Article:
We talk about memorial services using those same words, and they are, but why do we wait? Why do we wait until the people we love are gone before we share with the world why they mean so much to us? Why do we celebrate life only in death? One of the things I like about funerals at a JA church is our tradition of “final tribute.” That’s where people come up and pay final respects to the departed and their family. What I like about it are the revelations shared as people come forward and talk to the family. There’s always some new story the family hadn’t heard, some detail about who that person was and why they meant so much to them no one else ever knew. Stories from the past come out of their hiding places to be revealed and the family walks out realizing their loved one made an even deeper impact than they realized. And I guarantee you, for every story told, there are five more that haven’t seen the light of day.
The reason we are here today isn’t just to honor Greg as deserving as he is.
It’s to remind us not to let an opportunity pass us by to share the good in life with those around us. We live in a culture of negativity. We’re fine ripping each other to shreds when we disagree. We spew hate when someone does something we don’t like. But how many of you are willing to take equal time to share how much you appreciate someone? Before I became a pastor, I did market research analysis and one of the most important factors in market research is knowing your biases, specifically negativity bias. People are more apt to remember something bad that happened to them than something good. According to one guy the Golden Ratio is 40:1. It takes 40 positive experiences to overcome 1 negative one. Imagine that. We tend to focus on the things that go wrong instead of all the things that go right. It’s why we so easily discount people who don’t agree with us instead of realizing we have much more in common than we do different.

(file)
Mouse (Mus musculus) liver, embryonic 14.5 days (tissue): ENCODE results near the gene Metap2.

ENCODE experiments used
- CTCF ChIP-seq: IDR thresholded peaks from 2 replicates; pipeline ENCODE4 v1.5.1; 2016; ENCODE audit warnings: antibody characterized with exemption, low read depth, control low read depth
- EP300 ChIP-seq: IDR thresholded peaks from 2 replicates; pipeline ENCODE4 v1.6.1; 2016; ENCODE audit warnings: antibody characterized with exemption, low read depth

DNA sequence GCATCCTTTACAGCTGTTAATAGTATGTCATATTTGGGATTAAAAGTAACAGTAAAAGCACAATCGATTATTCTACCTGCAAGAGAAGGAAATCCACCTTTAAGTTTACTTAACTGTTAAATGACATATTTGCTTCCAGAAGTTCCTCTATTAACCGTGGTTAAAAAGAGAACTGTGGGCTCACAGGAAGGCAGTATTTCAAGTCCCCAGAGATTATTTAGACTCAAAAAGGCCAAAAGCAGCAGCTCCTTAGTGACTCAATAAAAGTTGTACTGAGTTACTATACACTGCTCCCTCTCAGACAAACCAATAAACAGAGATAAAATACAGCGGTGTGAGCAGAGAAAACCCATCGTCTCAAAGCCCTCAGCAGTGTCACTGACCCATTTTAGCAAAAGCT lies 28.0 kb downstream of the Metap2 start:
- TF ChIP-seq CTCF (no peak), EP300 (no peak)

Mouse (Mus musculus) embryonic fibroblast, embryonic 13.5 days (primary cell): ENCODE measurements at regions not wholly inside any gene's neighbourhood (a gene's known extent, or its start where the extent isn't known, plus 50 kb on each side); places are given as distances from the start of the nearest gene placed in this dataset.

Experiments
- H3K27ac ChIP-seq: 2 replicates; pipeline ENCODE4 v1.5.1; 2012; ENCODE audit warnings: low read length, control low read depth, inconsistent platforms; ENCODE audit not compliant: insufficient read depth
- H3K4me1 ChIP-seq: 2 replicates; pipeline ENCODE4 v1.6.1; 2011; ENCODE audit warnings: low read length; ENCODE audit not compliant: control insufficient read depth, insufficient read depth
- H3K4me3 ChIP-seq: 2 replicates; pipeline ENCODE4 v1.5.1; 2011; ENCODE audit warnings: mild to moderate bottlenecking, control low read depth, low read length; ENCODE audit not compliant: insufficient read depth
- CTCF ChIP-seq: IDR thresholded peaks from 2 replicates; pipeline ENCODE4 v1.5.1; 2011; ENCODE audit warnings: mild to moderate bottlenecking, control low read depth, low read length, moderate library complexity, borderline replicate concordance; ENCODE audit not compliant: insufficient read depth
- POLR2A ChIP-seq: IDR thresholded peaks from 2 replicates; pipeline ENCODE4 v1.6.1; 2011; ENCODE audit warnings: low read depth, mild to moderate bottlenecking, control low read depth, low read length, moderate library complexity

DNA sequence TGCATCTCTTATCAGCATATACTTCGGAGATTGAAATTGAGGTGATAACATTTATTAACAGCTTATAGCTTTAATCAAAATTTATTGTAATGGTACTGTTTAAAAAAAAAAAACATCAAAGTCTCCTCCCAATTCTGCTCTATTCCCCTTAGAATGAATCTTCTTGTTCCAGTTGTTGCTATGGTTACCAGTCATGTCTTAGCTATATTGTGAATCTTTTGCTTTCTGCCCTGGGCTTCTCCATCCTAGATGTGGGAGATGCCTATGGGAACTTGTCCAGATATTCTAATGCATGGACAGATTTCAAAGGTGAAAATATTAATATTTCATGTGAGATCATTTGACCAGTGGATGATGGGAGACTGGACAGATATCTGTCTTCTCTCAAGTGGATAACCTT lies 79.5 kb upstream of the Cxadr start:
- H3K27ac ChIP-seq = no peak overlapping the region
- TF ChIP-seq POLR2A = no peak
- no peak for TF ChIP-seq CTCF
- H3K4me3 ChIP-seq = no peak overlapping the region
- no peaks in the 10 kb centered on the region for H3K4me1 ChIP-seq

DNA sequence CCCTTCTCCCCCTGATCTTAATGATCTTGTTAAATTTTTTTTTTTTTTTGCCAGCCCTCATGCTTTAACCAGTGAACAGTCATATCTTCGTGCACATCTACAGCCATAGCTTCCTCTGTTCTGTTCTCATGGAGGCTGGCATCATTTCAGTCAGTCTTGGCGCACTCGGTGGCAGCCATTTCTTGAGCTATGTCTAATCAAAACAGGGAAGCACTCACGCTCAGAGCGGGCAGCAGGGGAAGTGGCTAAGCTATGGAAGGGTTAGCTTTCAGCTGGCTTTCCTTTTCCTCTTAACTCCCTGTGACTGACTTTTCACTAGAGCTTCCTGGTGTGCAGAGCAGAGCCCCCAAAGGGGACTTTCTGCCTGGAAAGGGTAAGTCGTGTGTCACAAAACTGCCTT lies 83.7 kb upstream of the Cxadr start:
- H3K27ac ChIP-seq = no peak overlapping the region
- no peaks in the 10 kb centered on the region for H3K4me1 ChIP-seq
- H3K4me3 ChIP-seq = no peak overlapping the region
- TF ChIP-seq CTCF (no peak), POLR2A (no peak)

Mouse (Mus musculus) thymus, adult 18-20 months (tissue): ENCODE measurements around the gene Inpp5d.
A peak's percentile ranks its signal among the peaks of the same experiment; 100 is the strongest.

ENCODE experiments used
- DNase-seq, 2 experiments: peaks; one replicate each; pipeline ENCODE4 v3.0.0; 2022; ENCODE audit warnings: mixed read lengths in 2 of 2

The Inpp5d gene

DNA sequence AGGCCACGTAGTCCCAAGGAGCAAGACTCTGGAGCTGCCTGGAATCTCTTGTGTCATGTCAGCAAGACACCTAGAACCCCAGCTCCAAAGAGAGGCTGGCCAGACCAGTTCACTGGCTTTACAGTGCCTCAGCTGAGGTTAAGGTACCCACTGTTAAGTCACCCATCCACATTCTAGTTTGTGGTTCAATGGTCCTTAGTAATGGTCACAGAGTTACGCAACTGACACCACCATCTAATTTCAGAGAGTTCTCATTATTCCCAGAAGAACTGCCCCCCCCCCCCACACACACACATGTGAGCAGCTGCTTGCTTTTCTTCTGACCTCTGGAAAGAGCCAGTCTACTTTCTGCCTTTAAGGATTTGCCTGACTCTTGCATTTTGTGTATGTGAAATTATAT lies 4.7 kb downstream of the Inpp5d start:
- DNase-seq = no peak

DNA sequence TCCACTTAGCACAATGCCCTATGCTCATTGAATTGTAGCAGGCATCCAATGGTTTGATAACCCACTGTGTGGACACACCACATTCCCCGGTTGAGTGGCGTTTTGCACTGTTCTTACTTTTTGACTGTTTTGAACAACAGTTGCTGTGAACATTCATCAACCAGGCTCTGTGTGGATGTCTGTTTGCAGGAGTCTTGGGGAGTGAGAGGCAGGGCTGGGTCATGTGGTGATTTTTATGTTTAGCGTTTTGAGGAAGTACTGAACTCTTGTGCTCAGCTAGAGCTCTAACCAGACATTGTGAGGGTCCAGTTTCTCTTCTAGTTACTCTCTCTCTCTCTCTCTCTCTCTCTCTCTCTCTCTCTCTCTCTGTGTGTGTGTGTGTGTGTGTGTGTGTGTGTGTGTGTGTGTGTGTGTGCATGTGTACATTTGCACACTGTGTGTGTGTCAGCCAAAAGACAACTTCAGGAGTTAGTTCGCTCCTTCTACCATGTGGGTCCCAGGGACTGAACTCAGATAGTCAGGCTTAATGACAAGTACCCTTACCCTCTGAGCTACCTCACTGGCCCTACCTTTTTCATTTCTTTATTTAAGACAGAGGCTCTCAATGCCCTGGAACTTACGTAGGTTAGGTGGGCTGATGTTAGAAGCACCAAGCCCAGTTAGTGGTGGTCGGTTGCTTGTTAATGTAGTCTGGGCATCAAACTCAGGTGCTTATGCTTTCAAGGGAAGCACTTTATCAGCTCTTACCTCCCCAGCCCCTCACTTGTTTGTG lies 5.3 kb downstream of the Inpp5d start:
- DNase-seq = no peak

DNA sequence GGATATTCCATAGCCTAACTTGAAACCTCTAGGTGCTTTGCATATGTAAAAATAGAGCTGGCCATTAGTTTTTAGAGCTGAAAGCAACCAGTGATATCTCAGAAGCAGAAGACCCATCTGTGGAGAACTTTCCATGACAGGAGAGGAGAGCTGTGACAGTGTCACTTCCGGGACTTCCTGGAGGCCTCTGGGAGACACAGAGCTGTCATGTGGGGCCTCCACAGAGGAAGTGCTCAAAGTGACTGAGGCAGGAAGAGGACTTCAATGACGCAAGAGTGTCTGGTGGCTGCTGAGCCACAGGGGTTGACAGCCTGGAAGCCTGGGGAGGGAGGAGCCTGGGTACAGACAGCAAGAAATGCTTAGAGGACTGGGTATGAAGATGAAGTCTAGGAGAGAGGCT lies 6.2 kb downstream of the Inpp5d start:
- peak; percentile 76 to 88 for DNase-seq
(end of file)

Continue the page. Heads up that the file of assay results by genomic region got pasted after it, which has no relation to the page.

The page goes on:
The best way for us to turn that around is by recognizing the good in people.
Very Biblical by the way. We’re supposed to lift each other up instead of tear each other down. Ephesians 4:29, “Do not let any unwholesome talk come out of your mouths, but only what is helpful for building others up according to their needs, that it may benefit those who listen.” Hebrews 10:24-25, “And let us consider how we may spur one another on toward love and good deeds, 25 not giving up meeting together, as some are in the habit of doing, but encouraging one another—and all the more as you see the Day approaching.” And of course 1 Thessalonians 5:11-13, “Therefore encourage one another and build each other up, just as in fact you are doing. 12 Now we ask you, brothers and sisters, to acknowledge those who work hard among you, who care for you in the Lord and who admonish you. 13 Hold them in the highest regard in love because of their work. Live in peace with each other.” The truth couldn’t be more clear. We need to build one another up. And it all goes back to Jesus’ final command, “…(L)ove one another. By this everyone will know that you are my disciples, if you love one another (John 13:34-35).”
Who are the Greg Suzuki’s in your life? Who are the people who make you feel loved, needed, wanted, useful, helpful, or important? Who has made a difference? Tell them that. Write them a letter or give them a call or tell them face-to-face, “You make a difference.” The world is so quick to judge us and tell us when we got it wrong. Let’s flip the script and lift each other up by telling those around us that they matter.